Kill the Messenger

Kill the Messenger : The War on Standardized Testing

3.25 (4 ratings by Goodreads)
By (author)  , Foreword by  , Preface by 

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Description

In response to public demand, new federal legislation requires testing of most students in the United States in reading and mathematics, for grades three through eight. In much of the country, this new order promotes an increase in the amount of standardized testing. Many educators, parents, and policymakers who have paid little attention to testing policy issues in the past will now do so. They deserve to have better information on the topic than has generally been available, and Kill the Messenger is intended to fill this gap. Kill the Messenger is perhaps the most thorough and authoritative work in defense of educational testing ever written. Phelps points out that much research conducted by education insiders on the topic is based on ideological preference or profound self-interest. It is not surprising that they arrive at emphatically anti-testing conclusions. He notes that "external" and "high stakes" testing in particular attracts a cornucopia of invective. Much, if not most, of this hostile research is passed on to the public by journalists as if it were neutral, objective, and independent.
Kill the Messenger describes the current debate, the players, their interests, and their positions. It explains and refutes many of the common criticisms of testing. It describes testing opponents' strategies, through case studies of Texas and the SAT. It illustrates the profound media bias against testing. It acknowledges testing's limitations, and suggests how it can be improved. It defends testing by comparing it with its alternatives. And finally, it outlines the consequences for America of losing the "war on standardized testing."
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Product details

  • Hardback | 320 pages
  • 162.6 x 237.2 x 31mm | 653.18g
  • Taylor & Francis Inc
  • Transaction Publishers
  • Somerset, United Kingdom
  • English
  • 0765801787
  • 9780765801784

About Richard P. Phelps

Richard P. Phelps has devoted most of his working life to the world of education. His research work on testing has been published in Evaluation Review, The Industrial-Organizational Psychologist, Educational and Psychological Measurement, among others. Herbert J. Walberg, a distinguished visiting fellow at the Hoover Institution and a member of the Koret Task Force on K-12 Education, is a University Scholar at the University of Illinois at Chicago and chairman of the board of directors of the Heartland Institute in Chicago. J. E. Stone is the founder and moderator of the Education Consumers ClearingHouse, and a professor of education at East Tennessee State University.
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Review quote

-Using war metaphors throughout, Phelps offers a vigorous defense of high stakes standardized testing. With an educational viewpoint shaped by socially and economically conservative ideologies, he discusses the nature of the battle between testing advocates and opponents, the strategies of those attempting to undermine testing initiatives, the various -campaigns- against testing, and the media, which he feels are biased.- --D. K. Kaufman, Choice -[A]n embattled book. Incensed by the partisan tactics of anti-testing groups, Phelps deliberately goes to great lengths to expound and analyze the differing points of view, helped by scrupulous and scholarly documentation and a robustly empirical approach.- --Martin Turner, Intelligence -With standardized testing prominently featured in the No Child Left Behind Act, Kill the Messenger should be required reading. Our children deserve it!- --Charlene K. Harr, author of The Politics of the PTA "Using war metaphors throughout, Phelps offers a vigorous defense of high stakes standardized testing. With an educational viewpoint shaped by socially and economically conservative ideologies, he discusses the nature of the battle between testing advocates and opponents, the strategies of those attempting to undermine testing initiatives, the various "campaigns" against testing, and the media, which he feels are biased." --D. K. Kaufman, Choice "[A]n embattled book. Incensed by the partisan tactics of anti-testing groups, Phelps deliberately goes to great lengths to expound and analyze the differing points of view, helped by scrupulous and scholarly documentation and a robustly empirical approach." --Martin Turner, Intelligence "With standardized testing prominently featured in the No Child Left Behind Act, Kill the Messenger should be required reading. Our children deserve it!" --Charlene K. Harr, author of The Politics of the PTA "Using war metaphors throughout, Phelps offers a vigorous defense of high stakes standardized testing. With an educational viewpoint shaped by socially and economically conservative ideologies, he discusses the nature of the battle between testing advocates and opponents, the strategies of those attempting to undermine testing initiatives, the various "campaigns" against testing, and the media, which he feels are biased." --D. K. Kaufman, Choice "[A]n embattled book. Incensed by the partisan tactics of anti-testing groups, Phelps deliberately goes to great lengths to expound and analyze the differing points of view, helped by scrupulous and scholarly documentation and a robustly empirical approach." --Martin Turner, "Intelligence" "With standardized testing prominently featured in the No Child Left Behind Act, "Kill the Messenger" should be required reading. Our children deserve it!" --Charlene K. Harr, author of "The Politics of the PTA"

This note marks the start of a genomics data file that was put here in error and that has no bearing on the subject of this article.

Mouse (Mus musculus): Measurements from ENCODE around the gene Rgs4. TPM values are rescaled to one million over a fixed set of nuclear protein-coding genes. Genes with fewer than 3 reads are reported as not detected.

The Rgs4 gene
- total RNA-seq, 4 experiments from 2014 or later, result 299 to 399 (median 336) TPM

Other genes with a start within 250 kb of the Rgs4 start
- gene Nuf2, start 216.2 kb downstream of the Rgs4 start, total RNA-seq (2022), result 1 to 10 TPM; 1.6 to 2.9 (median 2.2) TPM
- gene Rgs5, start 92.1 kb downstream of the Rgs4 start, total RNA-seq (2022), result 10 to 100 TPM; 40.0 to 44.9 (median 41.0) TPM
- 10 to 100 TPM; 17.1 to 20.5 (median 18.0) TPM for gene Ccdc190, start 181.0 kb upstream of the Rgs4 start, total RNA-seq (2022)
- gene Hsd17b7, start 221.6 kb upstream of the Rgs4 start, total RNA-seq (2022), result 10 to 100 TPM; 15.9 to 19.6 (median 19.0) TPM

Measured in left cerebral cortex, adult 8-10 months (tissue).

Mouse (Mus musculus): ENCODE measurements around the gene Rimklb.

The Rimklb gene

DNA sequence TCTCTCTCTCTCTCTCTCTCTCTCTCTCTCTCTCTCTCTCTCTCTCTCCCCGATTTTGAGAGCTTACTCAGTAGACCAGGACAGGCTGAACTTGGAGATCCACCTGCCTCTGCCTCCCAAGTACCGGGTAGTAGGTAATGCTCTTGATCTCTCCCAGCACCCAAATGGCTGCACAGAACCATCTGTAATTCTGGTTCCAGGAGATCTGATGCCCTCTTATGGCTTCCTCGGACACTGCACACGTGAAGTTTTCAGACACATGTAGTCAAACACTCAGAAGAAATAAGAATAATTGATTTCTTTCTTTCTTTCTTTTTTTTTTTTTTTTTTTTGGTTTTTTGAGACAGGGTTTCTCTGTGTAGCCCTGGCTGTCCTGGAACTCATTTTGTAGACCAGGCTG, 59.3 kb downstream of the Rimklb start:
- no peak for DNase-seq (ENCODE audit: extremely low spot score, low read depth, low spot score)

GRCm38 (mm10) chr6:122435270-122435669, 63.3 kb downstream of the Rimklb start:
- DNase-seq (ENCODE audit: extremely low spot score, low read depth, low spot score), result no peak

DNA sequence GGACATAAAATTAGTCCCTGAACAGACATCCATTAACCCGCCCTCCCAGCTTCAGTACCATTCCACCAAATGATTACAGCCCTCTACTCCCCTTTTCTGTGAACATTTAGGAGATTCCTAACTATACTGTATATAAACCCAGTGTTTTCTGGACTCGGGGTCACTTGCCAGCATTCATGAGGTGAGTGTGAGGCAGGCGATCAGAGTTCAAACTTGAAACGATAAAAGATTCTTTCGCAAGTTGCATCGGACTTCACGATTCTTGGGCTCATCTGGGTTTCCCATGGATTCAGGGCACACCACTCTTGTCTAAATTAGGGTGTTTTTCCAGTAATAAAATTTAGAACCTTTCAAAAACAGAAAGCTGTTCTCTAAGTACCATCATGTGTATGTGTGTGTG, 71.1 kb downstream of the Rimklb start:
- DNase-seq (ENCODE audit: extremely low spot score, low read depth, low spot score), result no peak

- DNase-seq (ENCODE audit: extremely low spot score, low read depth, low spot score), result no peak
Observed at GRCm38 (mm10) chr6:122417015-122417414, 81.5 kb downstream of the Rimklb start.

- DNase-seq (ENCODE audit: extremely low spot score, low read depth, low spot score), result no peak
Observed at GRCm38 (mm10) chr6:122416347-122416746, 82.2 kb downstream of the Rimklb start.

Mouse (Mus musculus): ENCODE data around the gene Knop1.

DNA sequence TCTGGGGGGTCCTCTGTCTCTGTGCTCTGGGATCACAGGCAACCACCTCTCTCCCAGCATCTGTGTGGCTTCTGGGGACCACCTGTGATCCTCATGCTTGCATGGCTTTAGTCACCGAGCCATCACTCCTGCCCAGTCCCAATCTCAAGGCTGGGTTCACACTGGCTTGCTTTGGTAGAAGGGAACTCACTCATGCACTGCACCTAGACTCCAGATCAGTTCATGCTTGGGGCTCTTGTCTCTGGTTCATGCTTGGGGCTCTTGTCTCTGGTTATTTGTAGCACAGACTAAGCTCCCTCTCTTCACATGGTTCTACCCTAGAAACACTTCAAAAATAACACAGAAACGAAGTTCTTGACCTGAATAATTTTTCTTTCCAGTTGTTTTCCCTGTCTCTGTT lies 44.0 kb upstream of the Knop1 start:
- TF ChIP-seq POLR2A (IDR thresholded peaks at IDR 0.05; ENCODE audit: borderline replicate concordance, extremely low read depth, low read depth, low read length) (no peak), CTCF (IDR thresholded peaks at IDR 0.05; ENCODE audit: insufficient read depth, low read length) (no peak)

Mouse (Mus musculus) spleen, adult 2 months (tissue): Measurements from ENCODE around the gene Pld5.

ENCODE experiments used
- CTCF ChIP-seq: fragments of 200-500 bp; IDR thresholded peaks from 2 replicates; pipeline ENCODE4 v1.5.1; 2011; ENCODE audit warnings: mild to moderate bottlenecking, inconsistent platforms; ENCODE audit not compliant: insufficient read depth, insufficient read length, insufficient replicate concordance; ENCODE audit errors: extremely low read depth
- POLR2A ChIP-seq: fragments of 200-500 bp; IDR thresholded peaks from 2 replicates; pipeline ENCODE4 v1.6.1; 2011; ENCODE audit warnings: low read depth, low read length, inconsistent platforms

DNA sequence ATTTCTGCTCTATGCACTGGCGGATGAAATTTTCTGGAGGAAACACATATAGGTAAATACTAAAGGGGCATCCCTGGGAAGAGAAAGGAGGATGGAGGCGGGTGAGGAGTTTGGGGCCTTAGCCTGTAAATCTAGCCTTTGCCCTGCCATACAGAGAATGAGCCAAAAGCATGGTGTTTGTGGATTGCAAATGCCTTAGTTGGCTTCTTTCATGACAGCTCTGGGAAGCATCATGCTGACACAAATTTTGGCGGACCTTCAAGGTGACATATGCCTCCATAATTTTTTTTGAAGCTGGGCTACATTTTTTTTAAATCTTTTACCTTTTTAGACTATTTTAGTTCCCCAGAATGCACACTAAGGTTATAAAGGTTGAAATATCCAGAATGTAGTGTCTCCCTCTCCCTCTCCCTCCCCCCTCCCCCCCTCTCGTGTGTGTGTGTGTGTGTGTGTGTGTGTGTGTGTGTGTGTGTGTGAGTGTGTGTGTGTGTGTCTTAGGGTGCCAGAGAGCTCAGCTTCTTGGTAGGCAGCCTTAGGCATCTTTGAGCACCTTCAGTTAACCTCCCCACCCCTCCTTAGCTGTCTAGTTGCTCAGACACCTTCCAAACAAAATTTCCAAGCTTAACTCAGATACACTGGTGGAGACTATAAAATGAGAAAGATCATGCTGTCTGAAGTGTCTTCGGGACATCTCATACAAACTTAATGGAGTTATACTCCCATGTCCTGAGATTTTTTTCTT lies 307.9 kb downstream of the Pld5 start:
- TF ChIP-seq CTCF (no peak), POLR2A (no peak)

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Rating details

4 ratings
3.25 out of 5 stars
5 25% (1)
4 0% (0)
3 50% (2)
2 25% (1)
1 0% (0)
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